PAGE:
Oklahoma Among States Limiting Property Taxes
By Pamela M. Prah, Staff Writer
Many Oklahoma employers expect the state will have a better chance keeping and attracting new business now that voters eliminated a type of property tax affecting primarily corporations; others, however, worry that schools there will face a $50 million cut in funding.
Both conclusions are the result of a property tax ballot measure Oklahoma voters approved this month that takes effect in January.
Lowering property taxes is always popular, and results from the November 6 elections show this year was no exemption. Four other states joined Oklahoma in endorsing various ballot measures to limit or cut certain property taxes.
Florida seniors and veterans can look forward to new property tax relief, while Louisiana targeted certain veterans’ spouses for a property tax break. Kansas reduced property taxes on boats. And Arizona, Florida and Oklahoma all endorsed caps for property tax increases (5 percent per year for Arizona, and 3 percent for Oklahoma and Florida).
But the most comprehensive tax action occurred in Oklahoma. “On balance, the Oklahoma measures are more sweeping, especially when taken together,” says Pete Sepp, executive vice president of the National Taxpayers Union, a group that advocates for smaller government and lower taxes. Besides limiting property tax increases to 3 percent a year, Oklahoma, he says, eliminated another entire type of property tax.”
Those are taxes on “intangible” personal property or assets that cannot be seen or touched, such as patents, copyrights and trademarks. Under the Oklahoma measure, “no person, family or business will pay a tax on intangible property.” Only 12 states levy intangible business property taxes to some degree, according to the Tax Foundation.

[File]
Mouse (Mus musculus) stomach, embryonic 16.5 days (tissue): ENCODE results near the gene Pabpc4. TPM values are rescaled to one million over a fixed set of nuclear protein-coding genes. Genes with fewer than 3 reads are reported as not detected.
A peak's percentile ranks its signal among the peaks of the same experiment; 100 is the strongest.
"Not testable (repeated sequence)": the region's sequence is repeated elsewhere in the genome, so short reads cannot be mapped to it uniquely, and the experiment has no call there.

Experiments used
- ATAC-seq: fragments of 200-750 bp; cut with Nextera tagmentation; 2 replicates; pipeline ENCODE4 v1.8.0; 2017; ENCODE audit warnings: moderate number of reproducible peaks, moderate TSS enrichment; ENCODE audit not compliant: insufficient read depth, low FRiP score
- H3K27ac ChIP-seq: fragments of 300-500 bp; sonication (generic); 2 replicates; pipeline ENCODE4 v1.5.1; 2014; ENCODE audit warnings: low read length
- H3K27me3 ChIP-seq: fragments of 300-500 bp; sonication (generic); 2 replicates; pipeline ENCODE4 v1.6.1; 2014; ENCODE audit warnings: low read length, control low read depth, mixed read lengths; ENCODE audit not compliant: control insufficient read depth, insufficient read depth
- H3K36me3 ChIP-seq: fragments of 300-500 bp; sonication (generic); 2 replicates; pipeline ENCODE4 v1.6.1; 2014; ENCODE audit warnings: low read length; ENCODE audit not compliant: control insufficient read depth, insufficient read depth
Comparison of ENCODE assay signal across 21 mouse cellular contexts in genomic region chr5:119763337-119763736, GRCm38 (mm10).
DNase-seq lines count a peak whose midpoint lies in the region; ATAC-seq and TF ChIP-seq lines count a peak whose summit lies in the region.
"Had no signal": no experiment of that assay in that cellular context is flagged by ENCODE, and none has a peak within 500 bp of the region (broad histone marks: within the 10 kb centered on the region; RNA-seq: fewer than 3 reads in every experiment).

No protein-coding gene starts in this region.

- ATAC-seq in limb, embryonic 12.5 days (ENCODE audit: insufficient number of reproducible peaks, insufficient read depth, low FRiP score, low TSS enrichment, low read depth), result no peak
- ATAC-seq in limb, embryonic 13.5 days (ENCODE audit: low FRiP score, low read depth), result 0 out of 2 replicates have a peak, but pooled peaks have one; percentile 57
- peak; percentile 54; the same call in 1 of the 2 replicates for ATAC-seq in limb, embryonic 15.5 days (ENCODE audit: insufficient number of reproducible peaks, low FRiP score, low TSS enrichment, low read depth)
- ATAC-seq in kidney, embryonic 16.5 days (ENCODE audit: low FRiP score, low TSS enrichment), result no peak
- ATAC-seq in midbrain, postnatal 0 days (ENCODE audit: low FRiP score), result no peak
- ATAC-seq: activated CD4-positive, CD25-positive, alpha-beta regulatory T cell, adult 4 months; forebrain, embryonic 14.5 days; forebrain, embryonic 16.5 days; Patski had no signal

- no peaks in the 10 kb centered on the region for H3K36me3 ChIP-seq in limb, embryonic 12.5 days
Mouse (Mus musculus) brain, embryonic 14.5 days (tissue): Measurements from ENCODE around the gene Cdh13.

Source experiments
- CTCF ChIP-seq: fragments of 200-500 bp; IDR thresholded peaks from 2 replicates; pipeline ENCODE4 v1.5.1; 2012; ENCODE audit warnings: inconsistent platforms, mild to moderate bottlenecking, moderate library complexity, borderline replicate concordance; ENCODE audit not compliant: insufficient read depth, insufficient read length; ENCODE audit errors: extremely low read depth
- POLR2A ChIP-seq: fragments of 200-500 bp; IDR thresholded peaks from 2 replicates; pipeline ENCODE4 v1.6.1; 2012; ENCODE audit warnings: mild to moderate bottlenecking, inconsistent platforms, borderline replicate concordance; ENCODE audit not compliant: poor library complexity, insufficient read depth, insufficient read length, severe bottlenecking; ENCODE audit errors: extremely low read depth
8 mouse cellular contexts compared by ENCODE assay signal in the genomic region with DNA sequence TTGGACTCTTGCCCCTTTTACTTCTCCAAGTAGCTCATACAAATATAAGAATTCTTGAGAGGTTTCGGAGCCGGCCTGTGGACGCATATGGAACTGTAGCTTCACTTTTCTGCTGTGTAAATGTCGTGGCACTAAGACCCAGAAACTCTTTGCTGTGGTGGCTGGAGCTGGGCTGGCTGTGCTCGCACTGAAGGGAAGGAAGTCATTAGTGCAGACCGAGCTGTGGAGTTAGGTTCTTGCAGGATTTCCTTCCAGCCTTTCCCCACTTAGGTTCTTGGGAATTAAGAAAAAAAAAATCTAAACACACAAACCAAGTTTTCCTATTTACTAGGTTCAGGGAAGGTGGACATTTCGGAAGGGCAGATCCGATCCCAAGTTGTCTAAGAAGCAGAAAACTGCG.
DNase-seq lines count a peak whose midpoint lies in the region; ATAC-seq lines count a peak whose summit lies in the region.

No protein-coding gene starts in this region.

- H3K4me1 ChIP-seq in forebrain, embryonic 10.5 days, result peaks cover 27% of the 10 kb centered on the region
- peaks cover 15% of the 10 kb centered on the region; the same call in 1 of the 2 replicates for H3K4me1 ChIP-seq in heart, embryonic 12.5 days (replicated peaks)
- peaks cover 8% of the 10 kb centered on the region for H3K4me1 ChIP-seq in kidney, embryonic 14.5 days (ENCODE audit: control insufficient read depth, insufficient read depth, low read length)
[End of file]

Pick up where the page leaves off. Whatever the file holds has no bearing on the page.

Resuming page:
The ballot measure was in reaction to a 2009 Oklahoma Supreme Court decision that essentially said the state could apply a tax on most intangible property. The business community there was concerned that the ruling would open the door for new taxes not just by the state but also by local authorities.
“This arguably was the biggest victory for the Oklahoma business community on Tuesday, as this constitutional change prevents the largest tax increase in state history,” Fred Morgan, president of the State Chamber of Oklahoma said in a prepared statement. The chamber was a major proponent of the measure, arguing that the uncertainty that the court ruling created was putting the state at an economic disadvantage.
The ballot measure largely affects corporations that have property that crosses county lines, like utilities, railroads and airlines. The Oklahoma Tax Commission had estimated that companies like AT&T, Oklahoma Gas and Electric, American Airlines would collectively save $50 million if the ballot measure passed.
Opponents of the measure say local governments could be forced to raise property taxes and local fees to make up for that loss of revenue.
“The money has to come from somewhere,” says Emily Hutton, a spokeswoman for Oklahoma School Boards Association based in Oklahoma City. “Schools in Oklahoma have been hit hard with budget cuts … This is just another hit to schools. It’s a very large hit.”
The Oklahoma Education Association estimates schools have received $300 million less over the last three years. “Our schools simply cannot manage another multi-million dollar loss in revenue,” Linda Hampton, president of the Oklahoma Education Association said before the election.
Critics contend that the ballot measure’s passage will eventually mean higher tax rates at the local level. For budget items that cannot be cut, such as bond issues and legal judgments, local assessors will have to increase property tax rates to offset lost revenue, says David Blatt, director of the Oklahoma Policy Institute, a group that lobbies for what it calls fair and fiscally responsible funding of public services.
“This is going to be a large tax cut for the large utilities and telecommunication companies and actually harm everyone else in terms of cuts to services and higher property tax rates,” Blatt says.
A report from Standard & Poor’s indicated that while the ballot measure could reduce the property tax base, “we anticipate that the decline would be relatively modest in most cases as intangible personal property tends to account for a small share of overall tax bases.”